HiSilicon and Kioxia broke into the top ten at the expense of European chip vendors STMicroelectronics and Infineon Technologies (see Memory woes help Intel shine in global chip market).
HiSilicon's rapid rise was a result of stockpiling on behalf of its parent Huawei ahead of expected enhanced restrictions being imposed by the US.
Omdia reckons global sales of chips in the 1Q20 were $110.1 billion, down sequentially by 2 percent from $112.3 billion in 4Q19. But in contrast the top ten vendors grew their sales by 2.1 percent to $63.6 billion, 57.8 percent of the total.
Top ten semiconductor suppliers ranked by sales revenue in 1Q20 (millions of US$). Source: Omdia.
Generally vendors of memory products improved their positions slightly as memory prices firmed while vendors of logic and other component types saw sales fall.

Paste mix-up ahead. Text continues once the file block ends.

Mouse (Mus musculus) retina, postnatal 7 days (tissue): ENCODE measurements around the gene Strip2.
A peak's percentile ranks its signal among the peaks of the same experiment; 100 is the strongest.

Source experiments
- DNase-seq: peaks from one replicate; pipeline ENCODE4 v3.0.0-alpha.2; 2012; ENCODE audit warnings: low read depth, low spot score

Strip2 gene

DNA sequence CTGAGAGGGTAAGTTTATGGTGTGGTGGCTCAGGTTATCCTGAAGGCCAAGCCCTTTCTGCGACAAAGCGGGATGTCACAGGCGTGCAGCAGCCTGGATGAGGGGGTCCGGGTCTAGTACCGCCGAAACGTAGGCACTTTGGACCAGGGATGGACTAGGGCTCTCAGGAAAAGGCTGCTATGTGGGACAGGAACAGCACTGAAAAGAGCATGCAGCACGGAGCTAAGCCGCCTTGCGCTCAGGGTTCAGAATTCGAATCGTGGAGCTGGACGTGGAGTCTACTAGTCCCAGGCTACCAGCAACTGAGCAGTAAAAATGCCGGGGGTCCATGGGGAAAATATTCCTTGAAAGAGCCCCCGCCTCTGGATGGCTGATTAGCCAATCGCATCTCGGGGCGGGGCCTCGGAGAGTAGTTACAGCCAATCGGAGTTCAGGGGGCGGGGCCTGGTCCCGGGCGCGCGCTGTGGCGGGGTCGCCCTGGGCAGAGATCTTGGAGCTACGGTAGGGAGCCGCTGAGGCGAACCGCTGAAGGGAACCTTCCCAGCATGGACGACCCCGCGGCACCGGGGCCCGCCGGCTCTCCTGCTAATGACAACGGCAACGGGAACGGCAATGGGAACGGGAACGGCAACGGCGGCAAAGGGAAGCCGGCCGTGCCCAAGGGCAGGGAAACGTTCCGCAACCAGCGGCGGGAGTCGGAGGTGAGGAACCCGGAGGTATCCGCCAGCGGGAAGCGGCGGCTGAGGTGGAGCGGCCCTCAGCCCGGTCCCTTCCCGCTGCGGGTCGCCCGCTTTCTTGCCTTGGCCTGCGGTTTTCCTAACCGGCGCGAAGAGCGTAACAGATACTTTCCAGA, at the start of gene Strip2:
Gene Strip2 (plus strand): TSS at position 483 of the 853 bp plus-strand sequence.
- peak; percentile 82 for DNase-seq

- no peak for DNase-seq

Rather than being hit by the Covid-19 pandemic many leading companies benefitted from a Covid-driven increase in PC and server sales.
Omdia analysts Ron Ellwanger said that "stay-at-home" consumption focused on PCs as locked-down consumers tried to stay in touch with friends, family and business associates. This is turn drove demand for business servers and data center technology.
Increased PC sales also drove memory demand and NAND flash memory sales grew 6.9 percent sequentially.
Sixth-ranked Qualcomm grew 14.6 percent sequential growth in the first quarter, while HiSilicon surged by 40.3 percent.
Ellwanger said Qualcomm is benefitting from the Chinese government's move to kickstart its economy with the deployment of 5G infrastructure. HiSilicon's surge is due to stockpiling efforts by Huawei to get chips made ahead of enhanced restrictions being imposed by the US (Huawei stockpiling chips, expecting tighter US sanctions). The restrictions include a 120-day grace period to complete work-in-progress, which means they will fully come into effect in September 2020.
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